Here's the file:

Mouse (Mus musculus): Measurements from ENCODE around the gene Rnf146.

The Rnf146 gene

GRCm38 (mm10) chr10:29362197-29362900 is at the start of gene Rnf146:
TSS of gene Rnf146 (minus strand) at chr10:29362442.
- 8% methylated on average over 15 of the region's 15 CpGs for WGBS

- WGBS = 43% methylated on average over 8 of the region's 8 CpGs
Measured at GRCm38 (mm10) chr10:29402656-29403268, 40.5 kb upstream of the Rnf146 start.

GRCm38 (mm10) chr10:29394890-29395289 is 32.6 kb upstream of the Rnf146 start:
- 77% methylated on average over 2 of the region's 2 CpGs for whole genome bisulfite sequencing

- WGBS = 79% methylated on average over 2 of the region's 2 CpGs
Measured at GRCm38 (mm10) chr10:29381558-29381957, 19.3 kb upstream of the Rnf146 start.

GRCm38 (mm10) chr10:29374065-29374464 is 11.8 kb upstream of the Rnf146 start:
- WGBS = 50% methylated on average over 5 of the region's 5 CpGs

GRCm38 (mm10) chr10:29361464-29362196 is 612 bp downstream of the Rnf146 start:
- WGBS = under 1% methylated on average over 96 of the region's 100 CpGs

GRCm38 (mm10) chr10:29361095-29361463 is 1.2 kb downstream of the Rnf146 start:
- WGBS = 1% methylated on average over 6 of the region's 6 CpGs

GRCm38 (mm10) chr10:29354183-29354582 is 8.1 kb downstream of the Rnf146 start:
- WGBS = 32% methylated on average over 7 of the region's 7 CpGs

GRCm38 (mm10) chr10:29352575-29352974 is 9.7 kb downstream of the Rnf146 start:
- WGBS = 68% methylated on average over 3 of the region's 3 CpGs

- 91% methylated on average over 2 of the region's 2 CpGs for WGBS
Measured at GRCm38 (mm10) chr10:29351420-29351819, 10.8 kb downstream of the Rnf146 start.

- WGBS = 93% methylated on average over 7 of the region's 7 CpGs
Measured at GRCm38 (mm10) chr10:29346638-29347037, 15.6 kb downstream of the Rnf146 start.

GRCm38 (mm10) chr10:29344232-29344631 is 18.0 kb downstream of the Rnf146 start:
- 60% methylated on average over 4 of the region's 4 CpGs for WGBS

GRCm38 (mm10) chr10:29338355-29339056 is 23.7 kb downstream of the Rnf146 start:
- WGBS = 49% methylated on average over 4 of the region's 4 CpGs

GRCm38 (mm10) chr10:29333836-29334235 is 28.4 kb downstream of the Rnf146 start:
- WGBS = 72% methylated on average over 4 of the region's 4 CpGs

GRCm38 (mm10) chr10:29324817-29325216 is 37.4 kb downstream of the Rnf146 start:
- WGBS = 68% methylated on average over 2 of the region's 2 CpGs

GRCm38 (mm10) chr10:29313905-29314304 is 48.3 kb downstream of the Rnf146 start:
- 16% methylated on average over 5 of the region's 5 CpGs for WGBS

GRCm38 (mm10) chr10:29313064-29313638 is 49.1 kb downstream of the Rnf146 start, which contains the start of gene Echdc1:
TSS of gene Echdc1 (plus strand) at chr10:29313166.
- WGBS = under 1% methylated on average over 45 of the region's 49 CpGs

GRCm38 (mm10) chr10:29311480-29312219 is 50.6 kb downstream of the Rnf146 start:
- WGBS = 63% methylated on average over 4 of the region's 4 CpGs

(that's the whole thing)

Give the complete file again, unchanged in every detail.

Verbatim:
Mouse (Mus musculus): Measurements from ENCODE around the gene Rnf146.

The Rnf146 gene

GRCm38 (mm10) chr10:29362197-29362900 is at the start of gene Rnf146:
TSS of gene Rnf146 (minus strand) at chr10:29362442.
- 8% methylated on average over 15 of the region's 15 CpGs for WGBS

- WGBS = 43% methylated on average over 8 of the region's 8 CpGs
Measured at GRCm38 (mm10) chr10:29402656-29403268, 40.5 kb upstream of the Rnf146 start.

GRCm38 (mm10) chr10:29394890-29395289 is 32.6 kb upstream of the Rnf146 start:
- 77% methylated on average over 2 of the region's 2 CpGs for whole genome bisulfite sequencing

- WGBS = 79% methylated on average over 2 of the region's 2 CpGs
Measured at GRCm38 (mm10) chr10:29381558-29381957, 19.3 kb upstream of the Rnf146 start.

GRCm38 (mm10) chr10:29374065-29374464 is 11.8 kb upstream of the Rnf146 start:
- WGBS = 50% methylated on average over 5 of the region's 5 CpGs

GRCm38 (mm10) chr10:29361464-29362196 is 612 bp downstream of the Rnf146 start:
- WGBS = under 1% methylated on average over 96 of the region's 100 CpGs

GRCm38 (mm10) chr10:29361095-29361463 is 1.2 kb downstream of the Rnf146 start:
- WGBS = 1% methylated on average over 6 of the region's 6 CpGs

GRCm38 (mm10) chr10:29354183-29354582 is 8.1 kb downstream of the Rnf146 start:
- WGBS = 32% methylated on average over 7 of the region's 7 CpGs

GRCm38 (mm10) chr10:29352575-29352974 is 9.7 kb downstream of the Rnf146 start:
- WGBS = 68% methylated on average over 3 of the region's 3 CpGs

- 91% methylated on average over 2 of the region's 2 CpGs for WGBS
Measured at GRCm38 (mm10) chr10:29351420-29351819, 10.8 kb downstream of the Rnf146 start.

- WGBS = 93% methylated on average over 7 of the region's 7 CpGs
Measured at GRCm38 (mm10) chr10:29346638-29347037, 15.6 kb downstream of the Rnf146 start.

GRCm38 (mm10) chr10:29344232-29344631 is 18.0 kb downstream of the Rnf146 start:
- 60% methylated on average over 4 of the region's 4 CpGs for WGBS

GRCm38 (mm10) chr10:29338355-29339056 is 23.7 kb downstream of the Rnf146 start:
- WGBS = 49% methylated on average over 4 of the region's 4 CpGs

GRCm38 (mm10) chr10:29333836-29334235 is 28.4 kb downstream of the Rnf146 start:
- WGBS = 72% methylated on average over 4 of the region's 4 CpGs

GRCm38 (mm10) chr10:29324817-29325216 is 37.4 kb downstream of the Rnf146 start:
- WGBS = 68% methylated on average over 2 of the region's 2 CpGs

GRCm38 (mm10) chr10:29313905-29314304 is 48.3 kb downstream of the Rnf146 start:
- 16% methylated on average over 5 of the region's 5 CpGs for WGBS

GRCm38 (mm10) chr10:29313064-29313638 is 49.1 kb downstream of the Rnf146 start, which contains the start of gene Echdc1:
TSS of gene Echdc1 (plus strand) at chr10:29313166.
- WGBS = under 1% methylated on average over 45 of the region's 49 CpGs

GRCm38 (mm10) chr10:29311480-29312219 is 50.6 kb downstream of the Rnf146 start:
- WGBS = 63% methylated on average over 4 of the region's 4 CpGs